A 32-year-old man has been jailed for three years for nearly pushing a lone Police Officer out of a third-floor window and throwing away his radio so he couldn’t call for help.
The Royal Court heard yesterday that Douglas Raymond Ward’s attack last July left the officer – who had been unable to disable him with pepper spray – “scared for his life”.
Yesterday’s sentencing came nearly one year after the officer went to Mont Cochon property to deal with reports of a “disturbance”.
As he approached a screaming and shouting Ward on the top floor, the defendant was “straight in his face” asking who he was and referring to the PC as a “villain.”
The officer made a request for assistance through his radio - “he had never before felt the need to request urgent assistance so early in attendance,” Crown Advocate Rebecca Morley Kirk told the Court.
Pictured: The drop from the third-floor window.
Ward then pushed the officer downstairs, with the officer, who was “fearing another attack”, having to push him back.
Feeling “vulnerable due to being alone”, he made another urgent request for assistance, but due to the Defendant’s continued shouting, he was unable to hear whether the request was acknowledged by the Control room.
The struggle continued and the PC sprayed the defendant with PAVA spray, but this apparently had no effect, with Ward teasing the PC about whether he had anything which worked.
With Ward “sweating profusely”, the officer found it difficult to get a strong hold on him. Ward then ripped off the officer’s radio and threw it out of a window.
At this point, the officer felt “overpowered” by the defendant, “isolated and scared for his life.”
Ward threatened to bite the officer’s arm as he tried to hold him against a wall, then pushed him backwards towards the third-floor open window.
The PC was “half out the window” with Ward’s hands around his neck when a colleague finally arrived running upstairs just in time and managing to remove Ward, who had a “look of anger on his face.”
He then proceeded to resist arrest for the assault, ripping the second officer’s body camera from his stab vest, slapping his face and ripping the collar off his shirt while repeatedly shouting “Magna Carta”.
Two more officers arrived, with one attempting to use PAVA spray again with no effect. Ward spat at him, with the spit landing on his face.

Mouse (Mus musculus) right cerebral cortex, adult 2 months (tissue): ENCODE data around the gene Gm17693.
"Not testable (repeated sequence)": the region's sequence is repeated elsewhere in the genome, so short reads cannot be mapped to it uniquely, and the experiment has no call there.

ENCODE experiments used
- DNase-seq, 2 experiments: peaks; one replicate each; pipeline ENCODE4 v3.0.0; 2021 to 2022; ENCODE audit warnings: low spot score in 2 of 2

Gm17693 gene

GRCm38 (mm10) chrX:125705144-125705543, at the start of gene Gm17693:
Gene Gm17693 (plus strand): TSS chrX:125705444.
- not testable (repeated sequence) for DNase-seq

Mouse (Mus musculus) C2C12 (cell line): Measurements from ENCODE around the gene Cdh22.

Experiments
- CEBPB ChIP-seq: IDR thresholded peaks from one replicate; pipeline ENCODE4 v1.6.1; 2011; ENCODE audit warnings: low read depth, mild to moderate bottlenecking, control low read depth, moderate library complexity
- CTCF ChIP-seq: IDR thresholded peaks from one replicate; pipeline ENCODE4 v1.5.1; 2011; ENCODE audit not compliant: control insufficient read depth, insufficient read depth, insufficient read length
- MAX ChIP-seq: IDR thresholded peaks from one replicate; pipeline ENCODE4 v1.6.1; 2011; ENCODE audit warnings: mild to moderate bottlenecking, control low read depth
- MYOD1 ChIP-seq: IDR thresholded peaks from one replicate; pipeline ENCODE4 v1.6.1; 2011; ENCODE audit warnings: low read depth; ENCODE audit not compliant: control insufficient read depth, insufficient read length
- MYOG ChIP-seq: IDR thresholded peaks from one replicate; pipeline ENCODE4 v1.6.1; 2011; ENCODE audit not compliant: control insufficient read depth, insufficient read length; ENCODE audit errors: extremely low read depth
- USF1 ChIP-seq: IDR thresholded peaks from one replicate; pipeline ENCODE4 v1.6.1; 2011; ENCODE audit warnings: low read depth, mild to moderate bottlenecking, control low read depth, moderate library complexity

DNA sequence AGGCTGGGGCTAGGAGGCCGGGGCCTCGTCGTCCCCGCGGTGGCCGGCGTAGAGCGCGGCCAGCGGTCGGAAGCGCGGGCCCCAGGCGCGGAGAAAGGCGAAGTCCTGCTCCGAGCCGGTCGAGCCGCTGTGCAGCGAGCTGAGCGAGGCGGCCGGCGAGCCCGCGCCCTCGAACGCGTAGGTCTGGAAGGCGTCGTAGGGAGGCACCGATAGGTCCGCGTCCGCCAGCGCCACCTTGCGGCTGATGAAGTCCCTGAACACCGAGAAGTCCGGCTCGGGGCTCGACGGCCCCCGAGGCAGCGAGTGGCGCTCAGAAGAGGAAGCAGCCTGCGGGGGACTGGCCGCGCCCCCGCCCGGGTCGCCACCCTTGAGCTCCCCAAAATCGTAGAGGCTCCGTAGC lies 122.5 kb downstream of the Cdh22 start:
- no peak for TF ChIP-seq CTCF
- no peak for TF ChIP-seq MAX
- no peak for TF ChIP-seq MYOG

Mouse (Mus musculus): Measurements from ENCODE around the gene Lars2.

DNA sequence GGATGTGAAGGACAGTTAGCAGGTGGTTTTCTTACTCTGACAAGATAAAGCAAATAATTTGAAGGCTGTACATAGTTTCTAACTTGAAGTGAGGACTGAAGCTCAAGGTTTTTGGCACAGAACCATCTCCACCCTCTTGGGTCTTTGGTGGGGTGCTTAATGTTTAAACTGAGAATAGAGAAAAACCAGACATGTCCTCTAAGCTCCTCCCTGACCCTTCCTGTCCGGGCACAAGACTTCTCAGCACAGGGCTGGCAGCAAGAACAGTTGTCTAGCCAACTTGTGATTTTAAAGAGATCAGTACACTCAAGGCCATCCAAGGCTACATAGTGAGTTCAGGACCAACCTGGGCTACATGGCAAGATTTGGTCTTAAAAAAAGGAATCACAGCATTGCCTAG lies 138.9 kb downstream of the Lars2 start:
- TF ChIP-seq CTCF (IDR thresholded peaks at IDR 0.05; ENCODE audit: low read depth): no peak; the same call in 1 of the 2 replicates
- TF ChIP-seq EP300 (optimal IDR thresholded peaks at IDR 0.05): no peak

Pictured: Ward was sentenced yesterday in the Royal Court.
The Royal Court heard that the officer was left “feeling disgusted by this and concerned that the Defendant could have potentially infected him with a number of illnesses, including Coronavirus. Thankfully, this didn’t happen.”
When Ward was finally taken to Police headquarters, 23mg of MDMA was found in his card holder.
During his Police interview, he answered “no comment” to questions about the assaults, and was described as “behaving bizarrely” by “sitting on the floor, making silly comment.”
The interview was suspended, and he was interviewed the next day. On his spitting, he commented that viruses could only be transmitted by blood. On the topic of ripping an officer’s shirt, he was said to have “observed that shirts do not cost very much and went on to say that people like him, who pay social security and tax, pay for the equipment that the police use.”
He accused the Police officer he had pushed against the window of assaulting him instead, and “displayed no remorse.”
This assault came after Ward had already been arrested three weeks earlier in a violent struggle that took place in the area of Cheapside. Members of the public had called the police, concerned that he was under the influence of alcohol or drugs or suffering mental health issues, as he was waving his arms and repeatedly shouting.
It was so difficult to arrest Ward that a member of the public in the area who was a former prison officer, and his son, had to help. Ward also spat at the time, and had to have a spit hood put on.
He was assessed several times over a number of months for his mental fitness to plead in relation to the charges against him, which included grave and criminal assaults, resisting arrest, breaching the peace and causing malicious damage.
He was sentenced to three years’ imprisonment by the Superior Number – a panel of jurats who only assemble for the most serious cases – yesterday. The Deputy Bailiff, Robert MacRae, was presiding.
“The States of Jersey Police take a zero-tolorence approach to any violence towards their officers, who should be able to carry out their duties without being threatened or assaulted,” Chief Inspector Chris Beechey said after the sentencing.
“We’re grateful to the courts for providing a sentence that reflects the severity of this crime.”
Comments on this story express the views of the commentator only, not Bailiwick Publishing. We are unable to guarantee the accuracy of any of those comments.
Once your comment has been submitted, it won’t appear immediately. There is no need to submit it more than once. Comments are published at the discretion of Bailiwick Publishing, and will include your username.